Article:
Mayberry Turns Disappointment to Success

It was late July in 2010 and John Mayberry Jr. sat alone in the middle of the Lehigh Valley IronPigs clubhouse. While there were people all around him, they all knew to just walk past without so much as an acknowledgment.

It was one of those times when you just knew that a guy didn't want to talk. He didn't even want anybody to acknowledge him; just leave the man alone with his thoughts. John Mayberry Jr. sat at a table in the middle of the IronPigs clubhouse, leaning his head on one hand with a dejected and distant look on his usually smiling face.

In Philadelphia, Shane Victorino was in the transactions column as the latest Phillie to go down with an injury and the assumption was that Mayberry would be getting a call to the majors. Mayberry was hitting just .257 at the time, and the Phillies decided to go in a different direction; phenom Domonic Brown was headed to Philadelphia.

At that moment, Mayberry saw a player younger than him, who has not only moved through the minors at quick speed and passed him on all of those virtual depth charts that are out there, but he realized that time was leaving him behind. Brown was 26 years old and was being lapped by younger players. That's not supposed to happen to a guy of his age, especially considering how highly touted Mayberry had been when he was Brown's age. Even Greg Golson, the guy the Phillies gave up to get Mayberry and three years younger, was in the majors with the New York Yankees.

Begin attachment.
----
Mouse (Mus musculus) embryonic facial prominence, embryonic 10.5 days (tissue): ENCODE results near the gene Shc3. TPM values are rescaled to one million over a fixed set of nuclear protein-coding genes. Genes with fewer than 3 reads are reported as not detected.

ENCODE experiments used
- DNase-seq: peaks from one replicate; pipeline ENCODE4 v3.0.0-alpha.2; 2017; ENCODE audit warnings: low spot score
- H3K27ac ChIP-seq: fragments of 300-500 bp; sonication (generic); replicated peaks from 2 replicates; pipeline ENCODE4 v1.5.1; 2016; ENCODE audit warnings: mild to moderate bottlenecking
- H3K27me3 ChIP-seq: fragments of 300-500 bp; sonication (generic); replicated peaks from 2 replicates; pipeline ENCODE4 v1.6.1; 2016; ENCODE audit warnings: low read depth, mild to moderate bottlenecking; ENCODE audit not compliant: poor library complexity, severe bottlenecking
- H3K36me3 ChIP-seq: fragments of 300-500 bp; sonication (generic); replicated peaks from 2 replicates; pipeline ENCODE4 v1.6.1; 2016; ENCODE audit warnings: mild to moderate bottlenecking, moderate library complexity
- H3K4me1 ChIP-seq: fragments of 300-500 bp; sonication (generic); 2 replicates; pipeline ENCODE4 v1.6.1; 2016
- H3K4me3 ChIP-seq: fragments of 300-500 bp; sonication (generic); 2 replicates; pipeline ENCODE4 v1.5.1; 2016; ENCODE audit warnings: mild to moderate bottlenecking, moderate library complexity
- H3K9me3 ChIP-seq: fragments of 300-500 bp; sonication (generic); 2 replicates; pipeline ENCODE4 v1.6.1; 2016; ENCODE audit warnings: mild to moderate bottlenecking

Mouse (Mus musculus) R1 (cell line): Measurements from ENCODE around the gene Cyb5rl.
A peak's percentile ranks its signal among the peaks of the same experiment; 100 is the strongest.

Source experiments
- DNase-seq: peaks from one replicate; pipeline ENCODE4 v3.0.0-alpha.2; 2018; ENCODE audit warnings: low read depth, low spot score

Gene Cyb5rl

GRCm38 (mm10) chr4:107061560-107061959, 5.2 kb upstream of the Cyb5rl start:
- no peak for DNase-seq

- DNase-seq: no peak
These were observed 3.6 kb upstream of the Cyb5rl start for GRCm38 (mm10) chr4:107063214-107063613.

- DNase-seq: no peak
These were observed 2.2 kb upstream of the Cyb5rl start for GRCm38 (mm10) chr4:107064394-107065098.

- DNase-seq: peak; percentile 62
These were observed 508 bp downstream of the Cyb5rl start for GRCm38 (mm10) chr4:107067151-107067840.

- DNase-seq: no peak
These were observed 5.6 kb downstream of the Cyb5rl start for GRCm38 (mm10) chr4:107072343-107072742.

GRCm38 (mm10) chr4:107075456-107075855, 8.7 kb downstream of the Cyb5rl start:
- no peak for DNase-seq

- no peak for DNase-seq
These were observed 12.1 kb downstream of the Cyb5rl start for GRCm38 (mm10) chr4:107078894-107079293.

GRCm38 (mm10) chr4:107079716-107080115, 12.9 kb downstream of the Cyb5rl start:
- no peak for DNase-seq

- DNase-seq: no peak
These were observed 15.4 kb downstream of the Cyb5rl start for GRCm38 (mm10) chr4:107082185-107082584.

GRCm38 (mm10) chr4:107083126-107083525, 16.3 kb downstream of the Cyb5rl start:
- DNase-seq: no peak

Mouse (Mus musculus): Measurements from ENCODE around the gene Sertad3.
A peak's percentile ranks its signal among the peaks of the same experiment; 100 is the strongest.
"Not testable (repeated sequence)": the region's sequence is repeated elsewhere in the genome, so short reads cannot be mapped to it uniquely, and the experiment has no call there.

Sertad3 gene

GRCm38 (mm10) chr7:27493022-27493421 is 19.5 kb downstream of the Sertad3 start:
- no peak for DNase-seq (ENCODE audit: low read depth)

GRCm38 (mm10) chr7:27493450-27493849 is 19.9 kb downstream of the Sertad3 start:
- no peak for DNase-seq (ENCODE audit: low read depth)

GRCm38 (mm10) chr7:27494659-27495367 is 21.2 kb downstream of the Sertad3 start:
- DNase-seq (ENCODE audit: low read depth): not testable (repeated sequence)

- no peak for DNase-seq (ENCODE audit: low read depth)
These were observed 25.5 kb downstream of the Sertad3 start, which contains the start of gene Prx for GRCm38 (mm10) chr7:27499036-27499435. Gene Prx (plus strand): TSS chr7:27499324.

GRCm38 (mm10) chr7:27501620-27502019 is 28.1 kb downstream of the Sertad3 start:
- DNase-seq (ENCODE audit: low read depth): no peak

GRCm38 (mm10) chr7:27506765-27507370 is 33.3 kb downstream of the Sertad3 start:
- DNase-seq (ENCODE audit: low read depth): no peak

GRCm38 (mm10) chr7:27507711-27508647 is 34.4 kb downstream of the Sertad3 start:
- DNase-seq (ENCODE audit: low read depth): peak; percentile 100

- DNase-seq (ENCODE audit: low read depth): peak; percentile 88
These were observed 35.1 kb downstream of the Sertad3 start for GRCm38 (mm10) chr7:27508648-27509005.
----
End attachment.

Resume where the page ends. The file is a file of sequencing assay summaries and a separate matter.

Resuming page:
John Mayberry Jr wipes shaving cream pie off of his face after driving in the winning run against Houston in the season opener.
(Photo: Rob Carr/Getty Images)
That was a point in Mayberry's career that he could either sulk and worry about the future or do something positive and make his own future. Mayberry chose the latter. Mayberry hit .289 over the rest of the season with Lehigh Valley and did get a call to Philly in September. Over the winter, Mayberry developed a different approach to the game. He became a more patient hitter. Gone were the days of trying to pull everything and hit it deep into the left field seats. Instead, he was going with pitches and taking a simple base hit where only a base hit was available.

In Friday's opener, Mayberry stepped to the plate with bases loaded and one out in a tie game, knowing that he only needed a decent fly ball to win the season opener for the Phillies. In some terms, that's all he delivered; a lazy fly ball to not-too-deep center field, but in other terms, it was enough. It sailed over Michael Bourn's head and bounced off the Citizens Bank Park grass. Officially, just a single, but it came with an RBI that gave the Phillies a 5-4 win over the Houston Astros and a 1-0 start to the season.

Rather than sitting alone in the clubhouse, Mayberry was surrounded by major league teammates and reporters, wiping the remnants of a shaving cream pie off of his face. It was a far cry from that lonely day in the crowded Lehigh Valley clubhouse. It also cemented the route that Mayberry had chosen in his career. He was going to do everything possible to make sure he never again felt that sting of a younger player surpassing him for a free ride to the big city.

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